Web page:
He also told them a parable: “Can a blind person guide a blind person? Will not both fall into a pit? A disciple is not above the teacher, but everyone who is fully qualified will be like the teacher. Why do you see the speck in your neighbor’s eye, but do not notice the log in your own eye? Or how can you say to your neighbor, ‘Friend, let me take out the speck in your eye,’ when you yourself do not see the log in your own eye? You hypocrite, first take the log out of your own eye, and then you will see clearly to take the speck out of your neighbor’s eye.
New Revised Standard Version, copyright 1989, by the National Council of the Churches of Christ in the United States of America. Used by permission. All rights reserved. USCCB approved http://www.usccb.org/bible/approved-translations
“I will pull this car over right now!” was an oft heard summer expression spoken by my father to me and my quarreling siblings riding in the back seat of the family station wagon during our childhood vacation getaways. Like all brothers and sisters we loved each other dearly, but with this love also came the knowledge of which pushed buttons activated the launch sequence towards mutually assured emotional destruction. And no doubt about it, we were button pushers.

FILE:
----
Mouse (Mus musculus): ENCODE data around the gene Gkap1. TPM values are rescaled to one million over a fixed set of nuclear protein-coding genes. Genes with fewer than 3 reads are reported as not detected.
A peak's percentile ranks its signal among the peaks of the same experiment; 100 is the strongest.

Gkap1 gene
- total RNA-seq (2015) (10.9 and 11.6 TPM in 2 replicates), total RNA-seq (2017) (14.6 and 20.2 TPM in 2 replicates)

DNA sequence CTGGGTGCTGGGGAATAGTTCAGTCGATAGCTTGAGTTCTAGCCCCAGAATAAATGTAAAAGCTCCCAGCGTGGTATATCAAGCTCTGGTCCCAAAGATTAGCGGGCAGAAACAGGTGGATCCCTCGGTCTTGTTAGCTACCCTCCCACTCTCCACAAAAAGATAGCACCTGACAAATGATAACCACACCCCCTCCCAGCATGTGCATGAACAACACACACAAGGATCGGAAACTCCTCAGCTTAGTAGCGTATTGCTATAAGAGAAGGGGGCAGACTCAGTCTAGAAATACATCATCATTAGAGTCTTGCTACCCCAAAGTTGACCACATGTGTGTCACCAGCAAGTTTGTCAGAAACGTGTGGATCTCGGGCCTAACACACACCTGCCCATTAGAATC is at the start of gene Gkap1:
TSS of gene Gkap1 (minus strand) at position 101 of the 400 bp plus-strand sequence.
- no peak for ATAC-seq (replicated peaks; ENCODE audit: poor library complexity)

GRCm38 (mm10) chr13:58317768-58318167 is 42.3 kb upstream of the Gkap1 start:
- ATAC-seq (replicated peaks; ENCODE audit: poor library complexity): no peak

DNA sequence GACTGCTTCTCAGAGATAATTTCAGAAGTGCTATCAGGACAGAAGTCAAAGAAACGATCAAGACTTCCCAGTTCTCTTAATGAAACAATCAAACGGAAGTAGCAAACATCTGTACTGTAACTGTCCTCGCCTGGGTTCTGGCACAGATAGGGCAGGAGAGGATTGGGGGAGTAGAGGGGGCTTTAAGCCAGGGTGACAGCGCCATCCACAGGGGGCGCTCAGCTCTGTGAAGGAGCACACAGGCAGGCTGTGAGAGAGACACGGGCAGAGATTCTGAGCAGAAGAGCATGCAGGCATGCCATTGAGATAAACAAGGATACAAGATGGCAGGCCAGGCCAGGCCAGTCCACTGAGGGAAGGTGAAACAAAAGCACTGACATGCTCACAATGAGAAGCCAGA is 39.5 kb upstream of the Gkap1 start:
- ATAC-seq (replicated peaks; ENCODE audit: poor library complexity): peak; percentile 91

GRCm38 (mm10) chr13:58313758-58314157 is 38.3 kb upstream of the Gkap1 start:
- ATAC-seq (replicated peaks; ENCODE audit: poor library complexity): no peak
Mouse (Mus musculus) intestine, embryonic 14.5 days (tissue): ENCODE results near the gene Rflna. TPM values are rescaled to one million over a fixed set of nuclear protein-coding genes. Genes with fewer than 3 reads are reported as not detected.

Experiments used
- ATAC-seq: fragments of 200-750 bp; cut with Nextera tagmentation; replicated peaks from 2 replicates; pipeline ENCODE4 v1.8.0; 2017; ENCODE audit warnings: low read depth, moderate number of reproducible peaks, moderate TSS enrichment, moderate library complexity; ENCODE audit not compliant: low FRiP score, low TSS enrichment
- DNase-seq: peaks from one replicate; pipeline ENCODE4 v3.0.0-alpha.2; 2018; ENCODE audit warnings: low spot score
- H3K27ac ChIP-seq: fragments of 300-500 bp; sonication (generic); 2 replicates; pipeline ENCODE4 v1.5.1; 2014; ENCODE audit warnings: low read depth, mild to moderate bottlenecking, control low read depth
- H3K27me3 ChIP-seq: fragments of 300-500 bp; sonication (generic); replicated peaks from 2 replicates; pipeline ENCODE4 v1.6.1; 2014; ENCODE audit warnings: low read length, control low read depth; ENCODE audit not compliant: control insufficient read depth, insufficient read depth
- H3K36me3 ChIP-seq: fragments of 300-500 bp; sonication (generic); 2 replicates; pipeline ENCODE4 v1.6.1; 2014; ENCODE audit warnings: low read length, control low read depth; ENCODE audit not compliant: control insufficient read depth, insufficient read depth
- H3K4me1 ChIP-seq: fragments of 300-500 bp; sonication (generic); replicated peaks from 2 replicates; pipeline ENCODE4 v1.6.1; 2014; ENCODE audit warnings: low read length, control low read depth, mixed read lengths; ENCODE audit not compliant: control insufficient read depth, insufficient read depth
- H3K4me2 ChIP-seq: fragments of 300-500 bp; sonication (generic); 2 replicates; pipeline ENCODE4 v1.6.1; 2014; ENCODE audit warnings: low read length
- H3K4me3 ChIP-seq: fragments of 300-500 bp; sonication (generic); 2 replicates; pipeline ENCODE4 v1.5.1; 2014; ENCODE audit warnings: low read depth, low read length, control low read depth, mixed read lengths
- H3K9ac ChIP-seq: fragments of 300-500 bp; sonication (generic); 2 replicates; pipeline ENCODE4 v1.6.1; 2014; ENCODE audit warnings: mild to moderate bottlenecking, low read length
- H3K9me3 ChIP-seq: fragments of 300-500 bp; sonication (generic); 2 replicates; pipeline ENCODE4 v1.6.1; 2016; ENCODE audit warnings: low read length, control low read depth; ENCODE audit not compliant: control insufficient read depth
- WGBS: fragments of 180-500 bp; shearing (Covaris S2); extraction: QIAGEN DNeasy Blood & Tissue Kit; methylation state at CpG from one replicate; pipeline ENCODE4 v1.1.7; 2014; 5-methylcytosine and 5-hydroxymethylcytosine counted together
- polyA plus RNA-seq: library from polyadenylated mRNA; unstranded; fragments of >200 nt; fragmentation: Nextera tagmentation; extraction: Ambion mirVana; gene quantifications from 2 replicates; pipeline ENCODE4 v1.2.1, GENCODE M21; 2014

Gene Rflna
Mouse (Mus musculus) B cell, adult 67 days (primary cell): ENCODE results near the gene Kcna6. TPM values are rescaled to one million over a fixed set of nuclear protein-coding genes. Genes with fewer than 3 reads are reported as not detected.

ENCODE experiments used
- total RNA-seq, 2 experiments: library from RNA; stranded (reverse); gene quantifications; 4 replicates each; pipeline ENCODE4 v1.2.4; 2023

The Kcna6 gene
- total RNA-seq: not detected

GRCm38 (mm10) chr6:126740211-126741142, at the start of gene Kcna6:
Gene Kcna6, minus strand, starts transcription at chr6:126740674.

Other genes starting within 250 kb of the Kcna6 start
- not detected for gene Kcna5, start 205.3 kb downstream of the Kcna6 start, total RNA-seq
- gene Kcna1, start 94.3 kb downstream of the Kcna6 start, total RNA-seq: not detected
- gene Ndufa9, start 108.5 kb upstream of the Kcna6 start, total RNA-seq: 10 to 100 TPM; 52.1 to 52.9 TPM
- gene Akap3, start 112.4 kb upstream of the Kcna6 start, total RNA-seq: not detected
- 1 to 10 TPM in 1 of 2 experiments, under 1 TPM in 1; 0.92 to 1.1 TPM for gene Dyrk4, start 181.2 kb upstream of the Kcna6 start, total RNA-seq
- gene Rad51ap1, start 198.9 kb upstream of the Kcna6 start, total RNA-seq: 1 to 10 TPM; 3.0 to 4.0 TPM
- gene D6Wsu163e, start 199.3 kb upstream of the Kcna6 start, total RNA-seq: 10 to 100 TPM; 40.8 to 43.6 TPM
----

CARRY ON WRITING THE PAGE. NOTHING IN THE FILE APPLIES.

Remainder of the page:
As I read today’s Gospel, I imagine Jesus grimacing into a rear view mirror at the twelve button pushers in his back seat. Jesus, in Luke’s previous passage, had just finished explaining how we should love our enemies, but today we are told how to act towards those whom we already love. It is with great ease that we can sometimes cut down those we care about and love the most. It is just as important to nurture the love that is nearest to us as it is to embrace the radical call to love our enemies.
Today, examine those relationships that may have been taken for granted. Pray for loved ones who have made themselves vulnerable to our slights by entrusting us with their deepest selves. Seek ways to push the buttons of gratitude.
—Richard Schuckman, S.J. is a Jesuit scholastic studying philosophy at Loyola University Chicago